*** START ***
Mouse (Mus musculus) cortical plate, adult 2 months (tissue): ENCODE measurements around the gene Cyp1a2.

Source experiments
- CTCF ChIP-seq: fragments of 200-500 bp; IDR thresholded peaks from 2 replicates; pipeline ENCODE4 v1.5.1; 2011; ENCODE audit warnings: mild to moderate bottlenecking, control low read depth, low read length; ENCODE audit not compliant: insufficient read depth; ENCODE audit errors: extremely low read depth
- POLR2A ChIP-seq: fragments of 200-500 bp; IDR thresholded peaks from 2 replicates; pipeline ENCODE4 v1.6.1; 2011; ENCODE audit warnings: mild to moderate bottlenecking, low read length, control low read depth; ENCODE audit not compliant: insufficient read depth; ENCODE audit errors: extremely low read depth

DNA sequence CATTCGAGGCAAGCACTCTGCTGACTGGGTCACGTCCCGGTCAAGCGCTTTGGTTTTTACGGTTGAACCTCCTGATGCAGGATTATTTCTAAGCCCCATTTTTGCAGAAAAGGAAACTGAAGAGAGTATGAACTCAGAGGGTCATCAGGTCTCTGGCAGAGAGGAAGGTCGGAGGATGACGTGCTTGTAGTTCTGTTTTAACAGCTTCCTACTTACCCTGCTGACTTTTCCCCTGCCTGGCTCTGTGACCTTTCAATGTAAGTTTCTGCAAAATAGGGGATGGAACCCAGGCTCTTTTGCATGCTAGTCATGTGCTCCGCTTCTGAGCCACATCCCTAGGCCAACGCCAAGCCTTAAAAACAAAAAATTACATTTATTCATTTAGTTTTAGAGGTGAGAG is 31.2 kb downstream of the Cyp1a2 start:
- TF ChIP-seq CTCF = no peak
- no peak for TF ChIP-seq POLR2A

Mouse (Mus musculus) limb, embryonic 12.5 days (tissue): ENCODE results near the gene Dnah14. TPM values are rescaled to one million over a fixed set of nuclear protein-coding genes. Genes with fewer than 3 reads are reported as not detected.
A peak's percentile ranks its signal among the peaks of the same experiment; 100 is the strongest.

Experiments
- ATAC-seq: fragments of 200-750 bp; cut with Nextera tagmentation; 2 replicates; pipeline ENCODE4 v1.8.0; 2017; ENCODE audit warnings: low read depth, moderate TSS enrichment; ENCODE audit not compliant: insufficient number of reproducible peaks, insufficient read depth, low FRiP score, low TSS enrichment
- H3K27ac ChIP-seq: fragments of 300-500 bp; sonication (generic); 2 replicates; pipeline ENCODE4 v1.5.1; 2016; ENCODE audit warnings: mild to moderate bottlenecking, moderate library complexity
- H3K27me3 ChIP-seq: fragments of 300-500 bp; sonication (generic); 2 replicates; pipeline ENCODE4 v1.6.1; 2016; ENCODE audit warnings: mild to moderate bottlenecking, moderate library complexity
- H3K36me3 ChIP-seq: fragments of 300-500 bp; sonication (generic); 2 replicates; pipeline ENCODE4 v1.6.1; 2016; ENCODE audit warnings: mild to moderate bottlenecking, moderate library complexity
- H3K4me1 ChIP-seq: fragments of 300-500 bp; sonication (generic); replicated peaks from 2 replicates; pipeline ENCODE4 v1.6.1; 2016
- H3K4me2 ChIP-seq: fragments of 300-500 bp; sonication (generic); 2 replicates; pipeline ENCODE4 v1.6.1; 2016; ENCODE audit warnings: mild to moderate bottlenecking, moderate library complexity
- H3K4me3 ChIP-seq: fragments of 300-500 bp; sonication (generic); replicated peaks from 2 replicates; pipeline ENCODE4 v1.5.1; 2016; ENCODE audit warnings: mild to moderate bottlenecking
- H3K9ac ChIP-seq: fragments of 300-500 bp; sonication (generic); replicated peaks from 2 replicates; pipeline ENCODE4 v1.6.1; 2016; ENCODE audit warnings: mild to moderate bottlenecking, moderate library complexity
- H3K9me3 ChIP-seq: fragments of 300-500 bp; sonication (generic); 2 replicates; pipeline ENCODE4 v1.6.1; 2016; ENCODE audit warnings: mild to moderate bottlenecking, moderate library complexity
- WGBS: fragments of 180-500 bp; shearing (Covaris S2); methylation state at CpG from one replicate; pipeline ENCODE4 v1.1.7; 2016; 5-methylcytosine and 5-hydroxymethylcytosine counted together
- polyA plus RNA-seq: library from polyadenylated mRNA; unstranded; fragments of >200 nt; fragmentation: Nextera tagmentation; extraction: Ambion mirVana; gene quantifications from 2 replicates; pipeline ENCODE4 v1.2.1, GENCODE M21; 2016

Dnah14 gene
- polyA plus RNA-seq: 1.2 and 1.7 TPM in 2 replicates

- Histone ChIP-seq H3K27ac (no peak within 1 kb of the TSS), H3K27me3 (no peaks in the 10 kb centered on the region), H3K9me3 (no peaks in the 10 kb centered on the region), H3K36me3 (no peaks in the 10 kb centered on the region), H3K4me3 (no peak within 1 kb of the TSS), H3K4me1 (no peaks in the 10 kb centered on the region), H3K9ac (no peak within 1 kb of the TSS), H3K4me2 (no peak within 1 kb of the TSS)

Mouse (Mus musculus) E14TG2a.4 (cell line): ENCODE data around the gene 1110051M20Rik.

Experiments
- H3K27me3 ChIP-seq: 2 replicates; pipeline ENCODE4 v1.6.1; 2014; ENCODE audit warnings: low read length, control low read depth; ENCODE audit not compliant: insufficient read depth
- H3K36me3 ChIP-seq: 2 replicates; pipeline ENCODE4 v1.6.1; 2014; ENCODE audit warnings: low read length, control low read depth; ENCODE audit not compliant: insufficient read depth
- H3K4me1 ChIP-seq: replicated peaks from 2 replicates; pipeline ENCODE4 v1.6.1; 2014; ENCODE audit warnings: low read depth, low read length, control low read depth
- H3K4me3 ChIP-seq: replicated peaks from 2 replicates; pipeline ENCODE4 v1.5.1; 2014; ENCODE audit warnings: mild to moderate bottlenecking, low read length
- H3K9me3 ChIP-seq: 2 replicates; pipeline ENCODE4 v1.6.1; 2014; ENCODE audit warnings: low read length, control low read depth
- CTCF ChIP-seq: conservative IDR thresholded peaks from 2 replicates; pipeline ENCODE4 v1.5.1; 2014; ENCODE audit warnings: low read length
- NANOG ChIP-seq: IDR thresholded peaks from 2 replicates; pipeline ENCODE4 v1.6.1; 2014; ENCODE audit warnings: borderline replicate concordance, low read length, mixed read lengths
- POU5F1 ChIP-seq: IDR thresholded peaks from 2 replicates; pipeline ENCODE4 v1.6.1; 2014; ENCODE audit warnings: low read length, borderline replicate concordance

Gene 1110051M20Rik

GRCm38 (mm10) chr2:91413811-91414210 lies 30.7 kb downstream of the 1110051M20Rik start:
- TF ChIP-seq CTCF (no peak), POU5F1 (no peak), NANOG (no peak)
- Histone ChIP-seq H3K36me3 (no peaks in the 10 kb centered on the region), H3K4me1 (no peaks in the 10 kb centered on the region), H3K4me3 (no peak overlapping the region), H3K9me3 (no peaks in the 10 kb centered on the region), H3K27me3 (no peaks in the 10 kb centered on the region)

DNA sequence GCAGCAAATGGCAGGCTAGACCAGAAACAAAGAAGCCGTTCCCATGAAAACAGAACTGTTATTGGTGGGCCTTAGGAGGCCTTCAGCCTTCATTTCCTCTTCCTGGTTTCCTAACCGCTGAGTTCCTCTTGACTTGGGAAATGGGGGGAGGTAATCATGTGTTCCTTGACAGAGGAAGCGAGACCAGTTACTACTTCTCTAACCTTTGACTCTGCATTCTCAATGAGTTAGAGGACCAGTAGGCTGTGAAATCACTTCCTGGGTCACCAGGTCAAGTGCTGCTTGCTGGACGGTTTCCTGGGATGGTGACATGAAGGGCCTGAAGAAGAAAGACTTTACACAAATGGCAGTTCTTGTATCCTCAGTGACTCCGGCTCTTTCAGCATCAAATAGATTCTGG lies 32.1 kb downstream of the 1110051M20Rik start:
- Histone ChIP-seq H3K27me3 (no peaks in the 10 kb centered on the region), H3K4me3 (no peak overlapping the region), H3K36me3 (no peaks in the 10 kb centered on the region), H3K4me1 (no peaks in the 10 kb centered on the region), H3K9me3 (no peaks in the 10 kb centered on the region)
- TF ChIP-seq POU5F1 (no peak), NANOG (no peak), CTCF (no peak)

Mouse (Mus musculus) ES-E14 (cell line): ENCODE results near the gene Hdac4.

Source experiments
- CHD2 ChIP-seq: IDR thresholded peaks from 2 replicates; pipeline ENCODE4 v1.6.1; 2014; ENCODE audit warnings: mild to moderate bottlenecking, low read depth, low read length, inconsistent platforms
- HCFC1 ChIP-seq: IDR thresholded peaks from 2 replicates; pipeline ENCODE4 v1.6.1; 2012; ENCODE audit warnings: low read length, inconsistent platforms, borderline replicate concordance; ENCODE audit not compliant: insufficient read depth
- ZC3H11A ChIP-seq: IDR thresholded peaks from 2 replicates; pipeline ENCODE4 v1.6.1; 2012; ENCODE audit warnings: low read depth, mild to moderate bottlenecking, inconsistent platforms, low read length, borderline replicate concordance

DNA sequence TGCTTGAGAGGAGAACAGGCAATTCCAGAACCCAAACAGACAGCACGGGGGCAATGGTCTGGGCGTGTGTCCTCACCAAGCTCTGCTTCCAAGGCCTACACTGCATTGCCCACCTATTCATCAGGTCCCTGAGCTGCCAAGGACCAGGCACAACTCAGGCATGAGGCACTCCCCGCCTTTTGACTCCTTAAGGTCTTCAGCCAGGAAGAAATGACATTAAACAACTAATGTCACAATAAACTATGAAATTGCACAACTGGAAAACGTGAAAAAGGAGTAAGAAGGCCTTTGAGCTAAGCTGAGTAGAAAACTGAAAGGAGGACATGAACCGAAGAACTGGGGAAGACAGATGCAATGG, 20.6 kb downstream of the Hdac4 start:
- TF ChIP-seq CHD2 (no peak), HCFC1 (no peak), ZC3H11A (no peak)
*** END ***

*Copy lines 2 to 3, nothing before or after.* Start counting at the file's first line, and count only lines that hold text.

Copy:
Source experiments
- CTCF ChIP-seq: fragments of 200-500 bp; IDR thresholded peaks from 2 replicates; pipeline ENCODE4 v1.5.1; 2011; ENCODE audit warnings: mild to moderate bottlenecking, control low read depth, low read length; ENCODE audit not compliant: insufficient read depth; ENCODE audit errors: extremely low read depth